Grateful For Your Connection
This month (Native American Heritage Month) and every day of the year – I am truly grateful for Native American culture. Despite being misunderstood, mislabeled, and mistreated, Native Americans have managed to protect and embrace their beautiful culture. Through my daughter, I’ve learned so much about the history of various Native American tribes. However, I was curious about what life is like for the people that live on the few reservations that remain in the United States. We visited the Mattaponi reservation a few years ago to spiritually witness what a reservation “feels” like. This was especially important to my daughter because she was immersed in learning about Native American culture to which she has always felt deeply connected. I remember feeling surprisingly serene, yet profoundly sad. As if I were absorbing the sadness of a people that experienced great loss as a whole. It’s very difficult to describe this deep emotion that is sensed and somehow hanging in the air.
Grateful For Your Endurance
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“American Indian reservations face unique conditions and challenges of poverty. Income, employment, and educational attainment in these areas are considerably lower than national averages. Reservations are areas of land within the United States that are managed by a tribal government in cooperation with the federal Bureau of Indian Affairs, which is a branch of the Department of the Interior, located in Washington, DC. There are 334 reservations in the United States today.” Wikipedia
Surprisingly, similar challenges face Native Americans throughout the United States that don’t reside within reservations. Obviously, history effects the present, despite the common instinct to encourage groups of people to “leave the past behind”. It is not difficult to trace each challenge facing the Native American communities to the devastatingly, heartbreaking, history of a great people that inhabited the United States prior to the invasion. No amount of money or amount of reparations to Native Americans could suffice to right an unforgivable wrong. Many tribes would rather reparations come in the form of land that would be more vital to their way of life. “Indigenous people are not supposed to have money. We were never meant to. My tribes occupied our homelands consistently for 13,000 years without it, and we were rich beyond our wildest dreams. We had advanced seasonal permaculture, hunting and fishing patterns, and vast amounts of leisure time. Yet we’ve had about 150 years to change 13,000 years of subsistence lifestyle into a complete dependence on money.”, says Joe Whittle. The Guardian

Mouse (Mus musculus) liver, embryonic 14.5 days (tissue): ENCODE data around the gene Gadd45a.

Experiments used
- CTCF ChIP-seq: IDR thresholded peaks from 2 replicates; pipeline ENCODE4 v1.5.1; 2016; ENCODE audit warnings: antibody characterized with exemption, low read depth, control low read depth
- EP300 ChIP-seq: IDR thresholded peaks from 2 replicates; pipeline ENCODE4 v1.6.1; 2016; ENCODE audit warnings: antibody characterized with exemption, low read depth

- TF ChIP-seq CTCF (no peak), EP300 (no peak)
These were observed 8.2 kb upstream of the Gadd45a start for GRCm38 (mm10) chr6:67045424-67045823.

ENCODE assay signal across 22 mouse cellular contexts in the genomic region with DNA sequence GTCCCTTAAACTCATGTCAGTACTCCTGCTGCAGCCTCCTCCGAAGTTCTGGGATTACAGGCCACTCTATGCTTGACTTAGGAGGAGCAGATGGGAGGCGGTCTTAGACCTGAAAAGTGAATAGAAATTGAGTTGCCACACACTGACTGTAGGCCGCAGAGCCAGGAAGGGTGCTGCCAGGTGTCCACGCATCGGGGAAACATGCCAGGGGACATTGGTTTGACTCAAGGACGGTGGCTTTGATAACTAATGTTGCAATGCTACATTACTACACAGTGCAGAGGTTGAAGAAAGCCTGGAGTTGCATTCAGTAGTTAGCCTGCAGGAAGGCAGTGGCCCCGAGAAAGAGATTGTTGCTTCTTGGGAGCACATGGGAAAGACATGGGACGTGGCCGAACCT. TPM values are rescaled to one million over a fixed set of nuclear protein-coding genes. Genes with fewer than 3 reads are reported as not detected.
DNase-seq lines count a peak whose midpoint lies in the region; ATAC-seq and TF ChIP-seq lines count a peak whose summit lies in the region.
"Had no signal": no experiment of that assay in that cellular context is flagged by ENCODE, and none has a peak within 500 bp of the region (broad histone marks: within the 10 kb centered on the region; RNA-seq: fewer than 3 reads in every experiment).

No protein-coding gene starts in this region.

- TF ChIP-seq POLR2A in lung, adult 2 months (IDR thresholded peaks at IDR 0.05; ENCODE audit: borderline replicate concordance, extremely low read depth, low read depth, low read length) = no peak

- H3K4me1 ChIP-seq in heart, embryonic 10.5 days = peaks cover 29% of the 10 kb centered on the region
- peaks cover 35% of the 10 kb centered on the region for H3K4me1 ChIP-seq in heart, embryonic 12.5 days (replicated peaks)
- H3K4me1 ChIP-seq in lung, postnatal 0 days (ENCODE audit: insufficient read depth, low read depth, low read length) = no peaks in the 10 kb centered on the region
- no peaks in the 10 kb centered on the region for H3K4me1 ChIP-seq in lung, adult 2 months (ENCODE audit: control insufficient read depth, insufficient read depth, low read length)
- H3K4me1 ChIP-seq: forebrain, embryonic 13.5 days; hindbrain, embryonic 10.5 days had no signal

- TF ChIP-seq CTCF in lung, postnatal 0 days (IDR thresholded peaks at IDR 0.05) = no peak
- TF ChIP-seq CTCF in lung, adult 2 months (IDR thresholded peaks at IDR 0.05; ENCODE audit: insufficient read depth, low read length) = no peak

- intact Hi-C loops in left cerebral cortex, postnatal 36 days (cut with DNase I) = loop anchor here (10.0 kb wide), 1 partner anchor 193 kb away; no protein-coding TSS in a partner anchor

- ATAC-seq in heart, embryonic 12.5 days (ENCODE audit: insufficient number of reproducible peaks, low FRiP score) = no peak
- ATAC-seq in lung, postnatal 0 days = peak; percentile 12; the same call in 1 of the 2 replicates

Grateful For What You Offer
With the above mentioned in mind, I would like to shine the light on the beautiful culture that remains, thanks to Native Americans who are committed to their music, traditions, recipes, textiles, and dedication to the environment. Below I would like to specify a few things that I’ve grown to appreciate over time, due to exposure to Native American culture through literature, annual Powwows, and Facebook shares from people dedicated to sharing positive influences. Thank you for being the first environmentalists, realizing we are one with the earth and that we should respect all life and never abuse any part of creation. Thank you!
Dream Catchers are spiritually used to encourage good dreams to those seeking a good night’s rest or relief from nightmares. A dream catcher is placed over your bed, strategically located in the path of morning light. It is said that only good dreams can pass through the dream catcher and any bad dreams are caught in the webbing to be disintegrated by the morning light. “An Ojibwe legend recounted by American ethnographer Frances Densmore says the dreamcatcher originates with Spider Woman, known as Asibikaashi; she took care of the children and the people on the land. As the Ojibwe Nation spread to the corners of North America it became difficult for Asibikaashi to reach all the children. So the mothers and grandmothers would weave magical webs for the children, using willow hoops and sinew, or cordage made from plants.” Wikipedia
Double Cornbread Muffins are quite delicious and comforting. Corn evokes a deep connection to Native American culture and history. Consider how they introduced corn to Europeans and taught them how to grow the crops, which has contributed to the Thanksgiving tradition. “The Three Sisters” refers to three main agricultural crops of various Native American groups in North America: winter squash, maize(corn), and climbing beans (typically tepary beans or common beans). The Iroquois, among others, used these “Three Sisters” as trade goods. Corn is the most widely grown crop in farmland America today.
Powwows are the Native American’s way of honoring a spiritual connection to their ancestors. Each Native American attending a powwow has his/her own special reason or purpose for participating. A typical powwow gathering involves Native Americans of various tribes dancing, celebrating, praying, laughing, eating and socializing. You will find many Native American’s eager and willing to teach people of diverse backgrounds, about their culture, crafts, and beliefs. There’s an overall feeling of positivity when you have the opportunity to partake of one of these events! Dancing in the circle with the beating of the drums in tune with your own heart is truly powerful. Powwows usually occur during the warm months and throughout the United States. There are several websites dedicated to scheduling these events for your convenience in planning an excursion. I know my family can’t wait to experience another powwow next year.